A questionnaire was developed to determine the ethical attitudes and education of a group of California dietitians. A group of 198 randomly selected individuals from the California Dietetic Association membership of 2,180 participated in the study.

Great diversity was exhibited in age, type of position held and total years of work experience in the sample group. Eighty-one per cent of the respondents were less than forty-nine years of age. The positions most frequently held by the participants were in hospital therapeutics and administration, teaching and schools, and consultant work. Sixty-three per cent were employed on either a full-time or part-time basis at the time of the study.

Ninety per cent were aware that The American Dietetic Association has a code of ethics. Approximately sixty-seven per cent had received some type of ethical education during internship or college in their major field of study or in philosophy, psychology or religion.

No correlation was found to exist between the age of the respondent and her ethical education or her ethical attitude toward the questions submitted.

A majority opinion was found to exist for most of the questions; and this majority opinion seemed to parallel the ethical principles outlined in the official code of ethics of The American Dietetic Association.

Controversial questions were concerned with the political activities of the association(s), the dietitian's obligations (1) to "render service for the common good without regard for personal gain," and (2) to accept opportunities for greater responsibility.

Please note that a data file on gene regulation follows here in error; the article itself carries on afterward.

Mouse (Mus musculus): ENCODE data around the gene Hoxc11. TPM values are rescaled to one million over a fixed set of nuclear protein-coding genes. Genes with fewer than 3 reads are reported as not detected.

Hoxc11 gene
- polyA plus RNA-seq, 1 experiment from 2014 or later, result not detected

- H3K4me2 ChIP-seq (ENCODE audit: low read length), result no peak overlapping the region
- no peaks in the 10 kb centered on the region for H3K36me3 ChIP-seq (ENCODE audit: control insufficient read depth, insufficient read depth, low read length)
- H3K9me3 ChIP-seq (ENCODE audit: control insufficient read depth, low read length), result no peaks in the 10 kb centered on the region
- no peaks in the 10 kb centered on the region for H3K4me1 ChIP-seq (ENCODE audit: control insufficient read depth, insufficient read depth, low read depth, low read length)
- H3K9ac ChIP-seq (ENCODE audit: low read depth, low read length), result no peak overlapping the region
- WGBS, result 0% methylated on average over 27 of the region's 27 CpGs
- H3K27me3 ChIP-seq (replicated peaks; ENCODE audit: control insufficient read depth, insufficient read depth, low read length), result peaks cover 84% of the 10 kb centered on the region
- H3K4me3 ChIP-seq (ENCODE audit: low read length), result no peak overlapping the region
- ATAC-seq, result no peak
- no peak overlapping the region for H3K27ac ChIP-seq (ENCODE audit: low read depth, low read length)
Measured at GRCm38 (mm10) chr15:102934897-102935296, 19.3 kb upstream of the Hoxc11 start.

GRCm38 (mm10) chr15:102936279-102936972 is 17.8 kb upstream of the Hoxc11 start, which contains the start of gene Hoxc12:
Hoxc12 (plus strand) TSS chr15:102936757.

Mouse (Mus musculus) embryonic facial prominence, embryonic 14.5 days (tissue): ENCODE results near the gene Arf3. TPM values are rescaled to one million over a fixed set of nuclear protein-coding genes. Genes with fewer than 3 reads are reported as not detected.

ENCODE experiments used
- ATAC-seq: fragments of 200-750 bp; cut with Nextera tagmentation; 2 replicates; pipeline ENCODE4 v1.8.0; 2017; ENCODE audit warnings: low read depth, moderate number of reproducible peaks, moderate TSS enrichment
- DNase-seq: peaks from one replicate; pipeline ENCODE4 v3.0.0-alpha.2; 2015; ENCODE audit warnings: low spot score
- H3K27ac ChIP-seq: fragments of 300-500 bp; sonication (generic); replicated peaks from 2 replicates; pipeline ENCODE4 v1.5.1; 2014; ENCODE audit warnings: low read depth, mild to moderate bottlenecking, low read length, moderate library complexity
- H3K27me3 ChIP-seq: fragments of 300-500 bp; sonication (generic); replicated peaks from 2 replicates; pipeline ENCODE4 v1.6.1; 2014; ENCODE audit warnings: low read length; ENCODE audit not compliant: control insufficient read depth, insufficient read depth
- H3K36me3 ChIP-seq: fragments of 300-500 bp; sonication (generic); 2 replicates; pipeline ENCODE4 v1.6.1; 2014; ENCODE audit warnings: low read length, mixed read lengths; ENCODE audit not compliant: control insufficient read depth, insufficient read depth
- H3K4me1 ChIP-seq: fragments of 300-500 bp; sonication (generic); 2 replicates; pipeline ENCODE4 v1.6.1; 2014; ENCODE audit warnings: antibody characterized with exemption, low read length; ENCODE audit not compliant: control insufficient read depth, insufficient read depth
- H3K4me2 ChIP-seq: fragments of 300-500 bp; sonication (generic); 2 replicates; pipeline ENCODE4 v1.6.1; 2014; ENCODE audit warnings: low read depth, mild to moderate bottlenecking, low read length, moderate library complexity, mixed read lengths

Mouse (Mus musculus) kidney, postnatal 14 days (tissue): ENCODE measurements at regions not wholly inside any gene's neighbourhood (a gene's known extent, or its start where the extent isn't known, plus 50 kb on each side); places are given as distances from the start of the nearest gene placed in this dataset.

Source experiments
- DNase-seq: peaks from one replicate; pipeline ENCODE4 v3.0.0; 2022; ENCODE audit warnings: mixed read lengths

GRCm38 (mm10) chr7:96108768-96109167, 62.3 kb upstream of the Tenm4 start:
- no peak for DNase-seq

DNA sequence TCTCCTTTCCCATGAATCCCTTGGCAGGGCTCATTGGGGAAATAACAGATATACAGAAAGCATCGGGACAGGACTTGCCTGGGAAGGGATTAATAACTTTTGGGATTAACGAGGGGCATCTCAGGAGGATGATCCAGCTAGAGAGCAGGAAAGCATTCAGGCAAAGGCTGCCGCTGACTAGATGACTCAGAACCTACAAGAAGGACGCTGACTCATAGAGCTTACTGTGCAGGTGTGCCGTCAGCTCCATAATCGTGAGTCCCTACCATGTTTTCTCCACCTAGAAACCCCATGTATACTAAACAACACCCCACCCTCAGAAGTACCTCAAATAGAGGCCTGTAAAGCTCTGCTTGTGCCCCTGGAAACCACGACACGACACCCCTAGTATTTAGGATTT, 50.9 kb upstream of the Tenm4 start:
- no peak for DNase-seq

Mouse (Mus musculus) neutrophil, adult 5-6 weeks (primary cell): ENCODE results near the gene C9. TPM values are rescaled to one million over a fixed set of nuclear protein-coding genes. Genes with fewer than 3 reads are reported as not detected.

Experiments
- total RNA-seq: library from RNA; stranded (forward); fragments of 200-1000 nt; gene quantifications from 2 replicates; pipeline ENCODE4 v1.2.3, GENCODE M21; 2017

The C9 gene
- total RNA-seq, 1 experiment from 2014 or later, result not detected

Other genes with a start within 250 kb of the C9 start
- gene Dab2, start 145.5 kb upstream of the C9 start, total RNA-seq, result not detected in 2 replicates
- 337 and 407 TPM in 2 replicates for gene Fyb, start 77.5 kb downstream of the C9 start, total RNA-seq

There was no majority opinion on the degree of frankness required in the dietitian-patient relationship, the conduct of the dietitian in her private life and whether or not the dietitian was justified in using the offer of another position as a lever in gaining a salary increase.

Judging from the high percentage of returned questionnaires and from the expressed interest of the participants in the subject, it would seem reasonable to expect that similar studies could be made with probable success.

Use of a similar questionnaire could be made in determining the ethical education needs of dietetic interns. Preparation of some type of textbook on ethical considerations specific to the dietetic profession seems justified.




Graduate School

First Advisor

Ruth Little

Second Advisor

Mary P. Byers

Third Advisor

Catherine N. Graf

Fourth Advisor

Jennie S. Hudson

Fifth Advisor

Betty R. Stirling

Degree Name

Master of Science (MS)

Degree Level


Year Degree Awarded


Date (Title Page)




Library of Congress/MESH Subject Headings

Ethics; Education



Page Count

vi; 75

Digital Format


Digital Publisher

Loma Linda University Libraries

Usage Rights

This title appears here courtesy of the author, who has granted Loma Linda University a limited, non-exclusive right to make this publication available to the public. The author retains all other copyrights.


Loma Linda University Electronic Theses and Dissertations

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Loma Linda University. Del E. Webb Memorial Library. University Archives